In opposite corners of the same room, Yitzchak and Rivkah both pray to Hashem because Rivkah is barren. Hashem only listens to Yitzchak, and then Rivkah conceives (25:21). Why did Hashem only listen to Yitzchak? What could possibly be lacking in Rivkah’s Tefillah? Rashi explains that the prayers of a Tzaddik Ben Tzaddik (Yitzchak) are of greater value than that of a Tzaddik Ben Rasha (Rivkah). This is puzzling in light of the famous Gemara that states that the status of a Baal Teshuvah is much more elevated than that of a Tzaddik Gamur.
I often learn in the Ohr Somayach Beit Midrash in Monsey, Yeshiva primarily for Baalei Teshuvah. It is interesting to watch the boys there Daven and learn. Their excitement and enthusiasm is inspiring.
Contrast this with some of the Brachot I hear from our own “Frum from birth” (FFB) students: “Boru Chata Anoy Heynu…”
Let’s translate this interesting Nusach (the author thanks Rabbi Shlomo Cohen for help in the “translation”):
“Boru”: This means “They created.” Briah, creation, can only be attributed to Hashem. Therefore, the Brachah has begun with heresy!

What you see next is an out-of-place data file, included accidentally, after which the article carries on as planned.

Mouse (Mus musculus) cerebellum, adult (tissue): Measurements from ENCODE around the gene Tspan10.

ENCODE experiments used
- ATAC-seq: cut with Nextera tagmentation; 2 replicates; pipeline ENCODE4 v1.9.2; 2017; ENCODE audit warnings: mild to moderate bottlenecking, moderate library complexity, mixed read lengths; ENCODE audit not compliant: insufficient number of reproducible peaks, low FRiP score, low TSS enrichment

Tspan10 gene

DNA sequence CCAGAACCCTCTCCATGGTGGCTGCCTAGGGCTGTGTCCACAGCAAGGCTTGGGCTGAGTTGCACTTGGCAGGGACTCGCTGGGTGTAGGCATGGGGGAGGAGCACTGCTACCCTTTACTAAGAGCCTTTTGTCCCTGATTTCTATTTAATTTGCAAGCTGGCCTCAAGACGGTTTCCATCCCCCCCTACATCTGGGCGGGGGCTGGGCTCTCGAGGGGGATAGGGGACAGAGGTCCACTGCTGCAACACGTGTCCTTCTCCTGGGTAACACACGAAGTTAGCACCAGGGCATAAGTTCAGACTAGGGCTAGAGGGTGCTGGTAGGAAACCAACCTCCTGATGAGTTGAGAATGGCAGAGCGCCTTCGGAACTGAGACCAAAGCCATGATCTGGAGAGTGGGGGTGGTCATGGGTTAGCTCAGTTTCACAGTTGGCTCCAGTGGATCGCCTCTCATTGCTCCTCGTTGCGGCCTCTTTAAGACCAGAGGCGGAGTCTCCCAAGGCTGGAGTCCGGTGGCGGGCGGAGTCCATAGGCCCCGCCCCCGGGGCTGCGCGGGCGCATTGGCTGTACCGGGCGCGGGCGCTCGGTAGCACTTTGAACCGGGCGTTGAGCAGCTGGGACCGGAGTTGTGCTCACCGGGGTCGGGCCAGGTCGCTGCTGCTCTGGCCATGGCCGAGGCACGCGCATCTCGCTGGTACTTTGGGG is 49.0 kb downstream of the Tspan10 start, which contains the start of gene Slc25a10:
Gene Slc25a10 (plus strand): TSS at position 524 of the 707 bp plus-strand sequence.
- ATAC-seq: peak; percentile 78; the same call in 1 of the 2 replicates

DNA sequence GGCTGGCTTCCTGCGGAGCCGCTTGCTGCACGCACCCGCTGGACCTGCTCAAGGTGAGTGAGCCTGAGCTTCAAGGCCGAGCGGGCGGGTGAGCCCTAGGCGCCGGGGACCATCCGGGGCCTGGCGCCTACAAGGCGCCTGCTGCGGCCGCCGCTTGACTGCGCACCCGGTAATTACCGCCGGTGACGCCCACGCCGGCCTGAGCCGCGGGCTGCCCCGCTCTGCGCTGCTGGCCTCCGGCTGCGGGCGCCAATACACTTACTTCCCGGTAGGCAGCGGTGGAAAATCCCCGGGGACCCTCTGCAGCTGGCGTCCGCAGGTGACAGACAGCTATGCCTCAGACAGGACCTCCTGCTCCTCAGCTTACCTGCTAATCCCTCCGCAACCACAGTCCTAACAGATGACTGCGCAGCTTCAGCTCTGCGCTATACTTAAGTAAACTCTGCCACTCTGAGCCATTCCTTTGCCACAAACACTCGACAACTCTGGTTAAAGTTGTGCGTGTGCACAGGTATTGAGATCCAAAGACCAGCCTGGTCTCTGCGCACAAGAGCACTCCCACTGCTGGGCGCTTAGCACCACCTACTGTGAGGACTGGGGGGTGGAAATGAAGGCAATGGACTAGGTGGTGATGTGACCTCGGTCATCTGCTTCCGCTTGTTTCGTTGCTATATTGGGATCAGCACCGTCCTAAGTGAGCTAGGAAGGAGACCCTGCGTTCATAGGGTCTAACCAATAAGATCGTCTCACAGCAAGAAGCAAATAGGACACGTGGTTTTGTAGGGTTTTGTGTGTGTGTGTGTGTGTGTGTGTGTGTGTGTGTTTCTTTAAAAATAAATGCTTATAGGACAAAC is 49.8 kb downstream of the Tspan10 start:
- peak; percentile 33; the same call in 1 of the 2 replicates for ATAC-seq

“Chata”: I’m not sure what this means… “You sinned” or “They sinned”.
“Anoy”: If you want God’s attention, I guess you have to annoy Him! And how do you annoy Him?
Between Davening, Bentching, and various Brachot, we spend nearly two hours each day in direct communication with Hashem. Why not do it right? Why is this so difficult for many “Frum from birth” people and relatively easy for Baalei Teshuvah?
It is more difficult for the “Frum from birth.” The successful FFB must constantly work on himself in order to prevent himself from becoming a bored, stale, comfortable, “Frum from habit” (FFH) Jew. He must seek to rise even beyond the levels he was raised with in order to achieve the level of Tzaddik Ben Tzaddik. On the other hand, as a newcomer to Judaism, it is relatively easy for a Baal Teshuvah to remain excited and fresh. Since Yitzchak was able to keep his connection with Hashem exciting and fresh, his prayers were more efficacious than his wife’s.
Shirat Hayam includes the words, “Elokei Avi Vaaromimenhu,” “I will exalt the God of my father.” Rav Hirsch teaches us that even though a person has learned to recognize Hashem from his parents, he himself must raise (i.e. exalt) this level in his own lifetime. This was the path of Yitzchak Avinu. We must make it our constant effort to make this most rewarding path our path as well.